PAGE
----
Not all heroes wear capes. Sometimes they wear headphones.
If you're a major fan of dance music, you might find yourself asking the same question at least twice a year: "Why can't we just have our fun?" To those on the outside looking in, festival patrons are a bunch of glowstick-waving kandi freaks on drugs waiting for the next beat to drop so they can bang their heads until their next seizure. I could go on and on about the transcendent nature of electronic music and the truly special events it inspires, but that would be pointless due to the unwavering negative stigma with the genre. It's an arbitrary outlook intended to ruffle our feathers, but we just keep doing us. And so does Salvatore Ganacci.
Ganacci went viral over the weekend after his hilarious on-stage antics at Tomorrowland, perhaps the most recognized dance music festival in the world. In the clip below, you'll see him making love to the speaker system, climbing an imaginary rope, upside-down scissor-kicking and even taking a little siesta in the middle of his set.
In a succinct yet vicious article, VICE wrote that Ganacci was "shouting into the microphone without even trying to transition between tracks." However, a quick skim of his full Tomorrowland performance is all it takes to realize that despite his antics, he was indeed DJing live. That's the problem with highlight clips nowadays - they only show the most outrageous aspects of an event while omitting its core information. The non-dance music enthusiast sees an ombré-haired clown thrusting his crotch to Vengaboys' "We Like to Party." What they don't see is a seasoned music producer and renowned international artist with releases on Def Jam, Interscope and Virgin and countless high-profile collaborations with Pusha T, Major Lazer, Enya, Bunji Garlin and many more - simply having fun on stage.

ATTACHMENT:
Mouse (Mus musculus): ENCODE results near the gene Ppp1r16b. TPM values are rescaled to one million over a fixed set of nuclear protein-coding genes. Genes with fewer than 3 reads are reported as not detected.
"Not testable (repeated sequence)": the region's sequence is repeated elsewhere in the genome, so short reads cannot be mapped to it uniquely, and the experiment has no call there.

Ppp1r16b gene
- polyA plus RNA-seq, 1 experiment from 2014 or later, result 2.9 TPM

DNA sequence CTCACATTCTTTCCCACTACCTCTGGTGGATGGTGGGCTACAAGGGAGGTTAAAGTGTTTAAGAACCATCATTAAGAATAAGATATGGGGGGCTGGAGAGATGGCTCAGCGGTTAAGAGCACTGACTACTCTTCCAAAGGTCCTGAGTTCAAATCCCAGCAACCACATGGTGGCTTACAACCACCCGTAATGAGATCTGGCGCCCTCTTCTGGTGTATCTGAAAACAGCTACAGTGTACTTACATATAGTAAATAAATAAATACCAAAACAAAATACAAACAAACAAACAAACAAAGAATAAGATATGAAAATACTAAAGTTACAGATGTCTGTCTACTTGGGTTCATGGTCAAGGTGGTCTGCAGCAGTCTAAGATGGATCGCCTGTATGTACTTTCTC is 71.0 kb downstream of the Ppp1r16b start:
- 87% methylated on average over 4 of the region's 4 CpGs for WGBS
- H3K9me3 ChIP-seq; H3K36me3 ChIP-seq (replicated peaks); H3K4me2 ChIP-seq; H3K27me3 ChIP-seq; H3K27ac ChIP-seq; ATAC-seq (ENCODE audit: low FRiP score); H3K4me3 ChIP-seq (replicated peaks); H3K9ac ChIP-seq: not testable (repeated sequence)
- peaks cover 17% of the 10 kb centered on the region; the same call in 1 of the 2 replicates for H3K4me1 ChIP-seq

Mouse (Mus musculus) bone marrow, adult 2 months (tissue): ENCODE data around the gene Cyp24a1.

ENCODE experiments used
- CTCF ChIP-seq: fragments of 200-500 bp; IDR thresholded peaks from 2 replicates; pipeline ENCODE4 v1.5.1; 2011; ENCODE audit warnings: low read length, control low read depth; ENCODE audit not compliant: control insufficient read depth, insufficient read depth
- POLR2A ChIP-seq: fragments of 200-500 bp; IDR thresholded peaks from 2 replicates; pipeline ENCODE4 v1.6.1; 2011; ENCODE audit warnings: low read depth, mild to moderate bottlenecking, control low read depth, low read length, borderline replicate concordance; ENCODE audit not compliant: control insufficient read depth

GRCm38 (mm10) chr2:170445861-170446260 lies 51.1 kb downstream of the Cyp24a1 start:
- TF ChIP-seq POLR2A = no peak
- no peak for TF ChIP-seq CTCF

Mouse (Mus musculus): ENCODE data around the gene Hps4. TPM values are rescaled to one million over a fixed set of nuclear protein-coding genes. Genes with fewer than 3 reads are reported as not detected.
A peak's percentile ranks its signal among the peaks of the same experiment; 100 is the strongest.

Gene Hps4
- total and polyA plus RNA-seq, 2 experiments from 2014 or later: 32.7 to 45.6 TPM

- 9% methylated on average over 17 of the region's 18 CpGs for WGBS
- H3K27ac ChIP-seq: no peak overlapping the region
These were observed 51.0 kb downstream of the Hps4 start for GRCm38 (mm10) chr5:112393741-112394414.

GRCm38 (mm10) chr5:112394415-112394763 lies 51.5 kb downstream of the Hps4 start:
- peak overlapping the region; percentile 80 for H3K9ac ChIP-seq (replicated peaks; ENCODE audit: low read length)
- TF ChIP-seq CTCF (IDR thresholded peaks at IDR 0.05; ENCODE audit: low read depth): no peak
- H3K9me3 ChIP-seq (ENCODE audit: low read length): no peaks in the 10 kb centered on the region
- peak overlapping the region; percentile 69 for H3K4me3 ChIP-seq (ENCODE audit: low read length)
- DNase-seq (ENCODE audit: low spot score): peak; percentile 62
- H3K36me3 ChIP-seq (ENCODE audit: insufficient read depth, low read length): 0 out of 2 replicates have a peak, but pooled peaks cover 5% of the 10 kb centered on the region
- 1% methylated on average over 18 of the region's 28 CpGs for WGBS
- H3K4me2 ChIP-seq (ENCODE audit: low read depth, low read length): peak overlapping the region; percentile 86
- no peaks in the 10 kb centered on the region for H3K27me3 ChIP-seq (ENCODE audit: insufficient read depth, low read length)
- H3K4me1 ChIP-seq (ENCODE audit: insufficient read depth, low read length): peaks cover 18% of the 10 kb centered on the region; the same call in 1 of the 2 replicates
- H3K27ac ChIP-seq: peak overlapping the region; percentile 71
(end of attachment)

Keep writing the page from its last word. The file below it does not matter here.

This kind of thing isn't just happening in music. Take, for instance, the middle-aged man who allegedly stole a baseball from a young fan during the Chicago Cubs game on July 22nd. After broadcasters showed the 12-second clip, the man was ruthlessly besmirched throughout the baseball community as some sort of cap-wearing villain. However, fans in the same seating area quickly responded and revealed he had already given the boy a ball earlier in the game. The social media smear campaign got so bad that the Cubs eventually intervened, gifting the child an autographed baseball despite the fact he was already holding a game ball.
— Chicago Cubs (@Cubs) July 22, 2018
Just like the curious case of Salvatore Ganacci, social media got it wrong.
With his ridiculous on-stage dance moves and tomfoolery, Ganacci legitimized the general public's view of dance culture as absurd by satirizing it in a grandiose display of affection that invigorated the genre's most staunch followers and further galvanized its narrow-minded detractors. It's a display that hopefully will encourage those detractors to finally lighten up and smile at Ganacci's irreverence, even if it's through clenched teeth. Because after all, it's not an artist making a biblical impact on the music zeitgeist here. It's a music festival.
What those critics can't possibly comprehend, though, is the fact that the beauty of the culture lies in its absurdity. It's the special sauce that makes a music festival a quirkily blissful environment and a temporary escape from life's pitfalls. Would you rather watch a spiritless, quasi-debonair DJ dressed in all black and a gimmicky mask monotonously pushing buttons or an exuberant personality with a kinetic stage presence and the musical chops to back it up?